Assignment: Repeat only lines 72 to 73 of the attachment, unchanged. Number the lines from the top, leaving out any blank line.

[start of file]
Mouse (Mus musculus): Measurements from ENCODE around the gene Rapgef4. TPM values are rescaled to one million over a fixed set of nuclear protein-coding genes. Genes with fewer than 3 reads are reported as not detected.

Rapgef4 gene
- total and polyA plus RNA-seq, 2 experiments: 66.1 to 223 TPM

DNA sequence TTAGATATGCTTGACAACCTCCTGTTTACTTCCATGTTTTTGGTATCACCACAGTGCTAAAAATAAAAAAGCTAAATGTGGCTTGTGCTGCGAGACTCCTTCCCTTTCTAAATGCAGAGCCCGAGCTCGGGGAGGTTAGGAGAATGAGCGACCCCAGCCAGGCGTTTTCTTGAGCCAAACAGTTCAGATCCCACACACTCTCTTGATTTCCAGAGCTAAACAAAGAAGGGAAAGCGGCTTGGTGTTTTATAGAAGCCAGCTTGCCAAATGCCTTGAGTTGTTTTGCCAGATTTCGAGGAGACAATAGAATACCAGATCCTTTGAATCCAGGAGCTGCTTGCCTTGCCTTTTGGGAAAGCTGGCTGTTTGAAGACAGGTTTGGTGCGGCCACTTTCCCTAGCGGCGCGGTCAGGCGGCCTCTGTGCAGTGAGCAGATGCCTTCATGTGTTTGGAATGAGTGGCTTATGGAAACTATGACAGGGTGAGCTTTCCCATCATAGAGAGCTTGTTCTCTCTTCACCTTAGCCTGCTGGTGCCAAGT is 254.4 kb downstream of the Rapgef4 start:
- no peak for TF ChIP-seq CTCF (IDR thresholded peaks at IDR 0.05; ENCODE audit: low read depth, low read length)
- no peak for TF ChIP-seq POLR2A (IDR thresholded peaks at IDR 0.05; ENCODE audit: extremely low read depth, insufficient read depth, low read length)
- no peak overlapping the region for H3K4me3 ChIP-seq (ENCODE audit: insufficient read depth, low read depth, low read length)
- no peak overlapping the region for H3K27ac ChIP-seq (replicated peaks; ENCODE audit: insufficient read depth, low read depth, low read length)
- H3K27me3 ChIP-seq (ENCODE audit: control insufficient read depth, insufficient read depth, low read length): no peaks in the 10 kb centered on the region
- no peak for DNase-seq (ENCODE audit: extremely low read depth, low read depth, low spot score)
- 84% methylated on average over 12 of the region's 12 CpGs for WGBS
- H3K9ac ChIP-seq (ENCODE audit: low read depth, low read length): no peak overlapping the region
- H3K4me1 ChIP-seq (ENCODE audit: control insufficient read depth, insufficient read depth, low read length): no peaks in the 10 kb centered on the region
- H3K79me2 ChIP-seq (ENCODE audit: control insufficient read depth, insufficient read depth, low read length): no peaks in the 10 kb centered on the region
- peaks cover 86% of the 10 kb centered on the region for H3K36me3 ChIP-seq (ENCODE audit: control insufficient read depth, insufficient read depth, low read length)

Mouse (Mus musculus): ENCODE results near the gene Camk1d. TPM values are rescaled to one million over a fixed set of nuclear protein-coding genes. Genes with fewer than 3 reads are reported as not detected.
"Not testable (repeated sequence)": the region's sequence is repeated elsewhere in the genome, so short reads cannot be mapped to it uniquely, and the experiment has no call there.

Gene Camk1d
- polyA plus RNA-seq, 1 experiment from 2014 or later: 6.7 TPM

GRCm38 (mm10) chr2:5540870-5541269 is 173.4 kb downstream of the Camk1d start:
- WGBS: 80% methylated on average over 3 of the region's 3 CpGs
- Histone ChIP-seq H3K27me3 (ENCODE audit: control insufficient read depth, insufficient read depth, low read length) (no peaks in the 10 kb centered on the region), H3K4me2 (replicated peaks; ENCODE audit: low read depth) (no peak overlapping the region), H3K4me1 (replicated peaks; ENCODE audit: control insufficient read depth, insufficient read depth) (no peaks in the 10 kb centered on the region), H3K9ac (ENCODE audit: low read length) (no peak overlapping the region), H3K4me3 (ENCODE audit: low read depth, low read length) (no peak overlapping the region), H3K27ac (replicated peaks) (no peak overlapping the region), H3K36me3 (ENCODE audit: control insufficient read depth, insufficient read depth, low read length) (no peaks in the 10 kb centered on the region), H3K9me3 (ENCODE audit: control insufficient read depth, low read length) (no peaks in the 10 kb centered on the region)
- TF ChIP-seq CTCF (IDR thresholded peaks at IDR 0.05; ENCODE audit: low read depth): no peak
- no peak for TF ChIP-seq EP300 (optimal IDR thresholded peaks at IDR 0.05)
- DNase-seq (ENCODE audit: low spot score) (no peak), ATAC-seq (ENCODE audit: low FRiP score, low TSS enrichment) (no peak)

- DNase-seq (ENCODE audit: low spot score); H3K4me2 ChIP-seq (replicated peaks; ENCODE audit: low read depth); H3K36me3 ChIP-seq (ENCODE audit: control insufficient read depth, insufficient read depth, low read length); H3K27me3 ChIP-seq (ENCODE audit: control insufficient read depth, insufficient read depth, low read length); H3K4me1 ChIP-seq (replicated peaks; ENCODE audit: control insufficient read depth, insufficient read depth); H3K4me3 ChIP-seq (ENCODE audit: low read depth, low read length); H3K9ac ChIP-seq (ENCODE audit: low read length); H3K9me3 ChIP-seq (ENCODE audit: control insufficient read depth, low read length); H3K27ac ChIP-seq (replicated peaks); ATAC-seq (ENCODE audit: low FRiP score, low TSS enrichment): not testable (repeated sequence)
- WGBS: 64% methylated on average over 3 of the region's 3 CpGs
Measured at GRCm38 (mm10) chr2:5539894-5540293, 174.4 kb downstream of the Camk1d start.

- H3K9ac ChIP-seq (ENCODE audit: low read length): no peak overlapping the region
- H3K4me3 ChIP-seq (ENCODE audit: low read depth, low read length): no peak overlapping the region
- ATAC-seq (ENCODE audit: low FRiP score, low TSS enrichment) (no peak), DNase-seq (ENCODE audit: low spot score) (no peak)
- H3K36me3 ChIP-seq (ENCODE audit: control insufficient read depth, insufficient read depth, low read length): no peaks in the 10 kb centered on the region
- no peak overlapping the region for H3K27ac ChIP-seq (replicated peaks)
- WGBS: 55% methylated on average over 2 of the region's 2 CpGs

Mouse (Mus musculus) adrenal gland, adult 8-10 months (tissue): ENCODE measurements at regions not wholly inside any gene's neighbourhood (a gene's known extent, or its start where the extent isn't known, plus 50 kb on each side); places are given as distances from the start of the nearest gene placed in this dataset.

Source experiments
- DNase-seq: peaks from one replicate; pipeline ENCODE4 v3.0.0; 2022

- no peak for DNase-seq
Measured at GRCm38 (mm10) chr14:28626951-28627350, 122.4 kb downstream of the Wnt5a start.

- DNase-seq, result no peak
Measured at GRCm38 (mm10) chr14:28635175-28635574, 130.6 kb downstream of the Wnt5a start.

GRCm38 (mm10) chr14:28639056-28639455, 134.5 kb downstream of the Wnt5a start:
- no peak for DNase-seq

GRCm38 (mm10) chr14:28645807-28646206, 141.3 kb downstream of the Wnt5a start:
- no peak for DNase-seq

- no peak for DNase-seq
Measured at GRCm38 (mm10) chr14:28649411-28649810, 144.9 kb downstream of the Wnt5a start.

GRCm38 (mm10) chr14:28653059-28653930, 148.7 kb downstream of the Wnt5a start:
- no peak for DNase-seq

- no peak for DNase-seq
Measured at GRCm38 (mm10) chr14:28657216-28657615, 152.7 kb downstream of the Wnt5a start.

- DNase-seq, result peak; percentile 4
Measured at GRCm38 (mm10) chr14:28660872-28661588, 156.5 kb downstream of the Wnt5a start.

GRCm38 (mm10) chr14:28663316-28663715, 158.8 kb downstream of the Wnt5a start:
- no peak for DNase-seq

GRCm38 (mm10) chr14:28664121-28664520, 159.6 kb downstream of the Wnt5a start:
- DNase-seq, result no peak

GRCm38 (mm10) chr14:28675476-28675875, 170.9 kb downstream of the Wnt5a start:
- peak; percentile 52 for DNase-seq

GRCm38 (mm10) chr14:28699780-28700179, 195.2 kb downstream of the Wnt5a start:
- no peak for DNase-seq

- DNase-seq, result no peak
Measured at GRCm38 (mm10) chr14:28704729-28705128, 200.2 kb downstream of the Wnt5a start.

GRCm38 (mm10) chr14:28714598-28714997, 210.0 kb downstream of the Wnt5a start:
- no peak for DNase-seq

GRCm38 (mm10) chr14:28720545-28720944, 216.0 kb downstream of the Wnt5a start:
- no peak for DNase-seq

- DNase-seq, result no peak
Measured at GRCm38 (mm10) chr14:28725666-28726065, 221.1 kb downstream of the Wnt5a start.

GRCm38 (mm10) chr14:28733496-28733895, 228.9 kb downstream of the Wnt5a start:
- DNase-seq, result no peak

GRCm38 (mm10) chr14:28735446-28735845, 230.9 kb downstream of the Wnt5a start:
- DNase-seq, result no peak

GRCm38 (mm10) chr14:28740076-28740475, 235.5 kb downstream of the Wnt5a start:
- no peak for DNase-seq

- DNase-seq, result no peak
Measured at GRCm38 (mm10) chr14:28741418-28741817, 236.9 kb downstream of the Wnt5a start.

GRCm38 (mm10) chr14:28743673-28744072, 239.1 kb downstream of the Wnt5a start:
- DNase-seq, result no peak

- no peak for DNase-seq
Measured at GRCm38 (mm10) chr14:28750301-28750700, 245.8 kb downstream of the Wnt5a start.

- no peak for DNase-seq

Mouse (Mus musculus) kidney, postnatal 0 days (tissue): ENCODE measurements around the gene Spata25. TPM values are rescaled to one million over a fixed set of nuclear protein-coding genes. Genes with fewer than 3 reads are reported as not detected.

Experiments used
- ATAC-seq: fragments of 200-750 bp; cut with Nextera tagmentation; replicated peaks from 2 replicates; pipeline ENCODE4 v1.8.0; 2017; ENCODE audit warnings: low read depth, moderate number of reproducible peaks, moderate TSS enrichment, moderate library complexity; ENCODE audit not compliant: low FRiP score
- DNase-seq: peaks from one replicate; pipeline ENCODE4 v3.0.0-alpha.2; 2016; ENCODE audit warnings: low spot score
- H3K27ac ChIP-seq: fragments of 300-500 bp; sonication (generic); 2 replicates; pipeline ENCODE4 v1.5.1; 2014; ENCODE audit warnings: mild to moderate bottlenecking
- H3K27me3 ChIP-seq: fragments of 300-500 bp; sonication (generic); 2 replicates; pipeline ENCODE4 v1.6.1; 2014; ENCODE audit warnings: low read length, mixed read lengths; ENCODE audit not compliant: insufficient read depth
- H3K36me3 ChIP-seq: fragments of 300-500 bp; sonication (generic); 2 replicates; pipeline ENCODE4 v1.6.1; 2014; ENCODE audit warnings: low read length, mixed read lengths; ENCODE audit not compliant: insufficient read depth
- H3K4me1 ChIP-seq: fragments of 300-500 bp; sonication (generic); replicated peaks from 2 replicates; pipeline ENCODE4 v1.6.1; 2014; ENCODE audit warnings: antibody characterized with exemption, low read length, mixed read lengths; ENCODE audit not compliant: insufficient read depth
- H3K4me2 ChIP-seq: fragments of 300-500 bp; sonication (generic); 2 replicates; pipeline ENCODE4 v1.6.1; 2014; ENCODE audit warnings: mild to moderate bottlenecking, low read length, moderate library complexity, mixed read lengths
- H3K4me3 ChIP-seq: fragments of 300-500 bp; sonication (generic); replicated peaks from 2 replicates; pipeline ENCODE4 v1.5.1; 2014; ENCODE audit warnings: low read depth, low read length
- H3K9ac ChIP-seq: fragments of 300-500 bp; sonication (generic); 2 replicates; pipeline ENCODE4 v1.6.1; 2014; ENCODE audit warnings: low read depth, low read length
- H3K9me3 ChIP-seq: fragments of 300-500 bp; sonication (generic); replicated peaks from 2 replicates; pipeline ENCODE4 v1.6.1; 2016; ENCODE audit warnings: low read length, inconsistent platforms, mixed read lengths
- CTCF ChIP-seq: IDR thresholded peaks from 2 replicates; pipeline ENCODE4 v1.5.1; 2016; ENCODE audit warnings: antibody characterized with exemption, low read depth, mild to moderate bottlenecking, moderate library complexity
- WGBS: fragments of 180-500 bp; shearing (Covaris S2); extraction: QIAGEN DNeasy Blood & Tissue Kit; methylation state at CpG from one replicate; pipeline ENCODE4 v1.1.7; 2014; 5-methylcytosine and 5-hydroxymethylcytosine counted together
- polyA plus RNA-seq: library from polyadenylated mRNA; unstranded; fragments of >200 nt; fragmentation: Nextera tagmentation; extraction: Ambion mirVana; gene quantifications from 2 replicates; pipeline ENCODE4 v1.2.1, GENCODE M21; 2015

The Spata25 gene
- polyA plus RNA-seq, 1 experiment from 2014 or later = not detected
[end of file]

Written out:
GRCm38 (mm10) chr14:28735446-28735845, 230.9 kb downstream of the Wnt5a start:
- DNase-seq, result no peak